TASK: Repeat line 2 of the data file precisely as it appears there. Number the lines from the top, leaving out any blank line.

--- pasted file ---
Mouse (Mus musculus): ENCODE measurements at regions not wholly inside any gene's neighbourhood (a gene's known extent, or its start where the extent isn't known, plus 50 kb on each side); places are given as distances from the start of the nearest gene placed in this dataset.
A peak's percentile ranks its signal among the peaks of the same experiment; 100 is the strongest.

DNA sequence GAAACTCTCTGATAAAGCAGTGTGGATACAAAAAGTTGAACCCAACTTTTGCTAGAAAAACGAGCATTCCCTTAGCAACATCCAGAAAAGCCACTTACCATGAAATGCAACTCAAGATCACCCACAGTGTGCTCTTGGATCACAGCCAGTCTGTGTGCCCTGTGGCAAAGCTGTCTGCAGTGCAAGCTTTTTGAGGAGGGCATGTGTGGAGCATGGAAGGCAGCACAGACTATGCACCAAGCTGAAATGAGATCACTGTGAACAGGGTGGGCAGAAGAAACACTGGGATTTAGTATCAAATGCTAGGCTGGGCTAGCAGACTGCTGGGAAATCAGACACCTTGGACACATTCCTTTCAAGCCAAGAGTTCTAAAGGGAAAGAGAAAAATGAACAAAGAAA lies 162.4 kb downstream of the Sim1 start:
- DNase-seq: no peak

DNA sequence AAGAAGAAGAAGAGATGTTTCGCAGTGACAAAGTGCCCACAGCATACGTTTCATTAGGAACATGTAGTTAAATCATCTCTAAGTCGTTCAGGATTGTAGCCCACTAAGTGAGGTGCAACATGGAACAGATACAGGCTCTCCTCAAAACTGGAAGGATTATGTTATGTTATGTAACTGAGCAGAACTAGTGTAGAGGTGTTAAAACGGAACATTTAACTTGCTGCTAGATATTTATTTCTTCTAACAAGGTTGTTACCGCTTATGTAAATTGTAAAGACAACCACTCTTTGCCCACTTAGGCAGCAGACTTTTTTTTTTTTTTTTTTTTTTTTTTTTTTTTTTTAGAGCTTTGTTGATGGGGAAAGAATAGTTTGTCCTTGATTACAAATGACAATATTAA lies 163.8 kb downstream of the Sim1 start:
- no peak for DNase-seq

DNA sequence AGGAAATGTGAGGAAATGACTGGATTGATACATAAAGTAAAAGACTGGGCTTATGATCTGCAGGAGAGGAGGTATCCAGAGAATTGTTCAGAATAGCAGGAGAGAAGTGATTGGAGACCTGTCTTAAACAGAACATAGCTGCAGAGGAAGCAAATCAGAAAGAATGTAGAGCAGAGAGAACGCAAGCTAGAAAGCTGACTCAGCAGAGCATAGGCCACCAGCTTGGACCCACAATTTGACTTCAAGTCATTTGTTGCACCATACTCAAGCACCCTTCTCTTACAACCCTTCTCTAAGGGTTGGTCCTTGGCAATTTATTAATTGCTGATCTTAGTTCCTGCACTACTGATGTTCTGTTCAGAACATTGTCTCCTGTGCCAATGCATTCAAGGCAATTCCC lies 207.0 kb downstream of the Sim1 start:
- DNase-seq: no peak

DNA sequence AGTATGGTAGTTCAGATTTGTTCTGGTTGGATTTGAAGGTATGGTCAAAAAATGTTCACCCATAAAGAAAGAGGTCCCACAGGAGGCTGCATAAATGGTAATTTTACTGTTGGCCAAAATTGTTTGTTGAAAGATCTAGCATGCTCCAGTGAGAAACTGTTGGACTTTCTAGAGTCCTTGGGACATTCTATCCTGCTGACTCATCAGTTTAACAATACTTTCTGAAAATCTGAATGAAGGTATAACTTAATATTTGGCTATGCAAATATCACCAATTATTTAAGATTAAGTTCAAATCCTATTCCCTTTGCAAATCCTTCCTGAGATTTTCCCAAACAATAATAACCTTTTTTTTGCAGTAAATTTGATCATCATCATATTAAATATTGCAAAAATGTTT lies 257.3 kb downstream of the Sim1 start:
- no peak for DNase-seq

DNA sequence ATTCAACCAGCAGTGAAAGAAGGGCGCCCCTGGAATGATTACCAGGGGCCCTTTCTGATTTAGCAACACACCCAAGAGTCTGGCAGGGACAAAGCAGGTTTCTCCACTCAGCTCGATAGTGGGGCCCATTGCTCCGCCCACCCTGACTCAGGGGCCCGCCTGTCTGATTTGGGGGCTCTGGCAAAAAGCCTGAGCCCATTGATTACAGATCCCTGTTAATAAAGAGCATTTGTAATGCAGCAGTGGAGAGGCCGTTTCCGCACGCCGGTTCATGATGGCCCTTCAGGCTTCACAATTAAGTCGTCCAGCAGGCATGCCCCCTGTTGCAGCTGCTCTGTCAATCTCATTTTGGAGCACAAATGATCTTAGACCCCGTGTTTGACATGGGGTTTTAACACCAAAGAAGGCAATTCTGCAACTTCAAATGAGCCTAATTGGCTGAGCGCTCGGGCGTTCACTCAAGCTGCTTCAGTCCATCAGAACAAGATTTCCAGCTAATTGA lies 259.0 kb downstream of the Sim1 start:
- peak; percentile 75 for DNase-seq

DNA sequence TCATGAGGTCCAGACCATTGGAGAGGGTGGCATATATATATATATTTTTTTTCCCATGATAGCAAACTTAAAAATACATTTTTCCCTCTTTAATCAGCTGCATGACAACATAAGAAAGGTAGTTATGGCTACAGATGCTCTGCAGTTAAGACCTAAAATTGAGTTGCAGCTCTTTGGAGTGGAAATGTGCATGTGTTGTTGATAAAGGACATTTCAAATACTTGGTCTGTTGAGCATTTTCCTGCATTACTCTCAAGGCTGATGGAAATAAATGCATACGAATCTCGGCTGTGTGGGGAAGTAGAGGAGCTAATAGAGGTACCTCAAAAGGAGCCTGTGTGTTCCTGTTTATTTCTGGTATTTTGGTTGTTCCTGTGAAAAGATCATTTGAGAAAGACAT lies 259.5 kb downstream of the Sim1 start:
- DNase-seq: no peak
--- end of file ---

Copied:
A peak's percentile ranks its signal among the peaks of the same experiment; 100 is the strongest.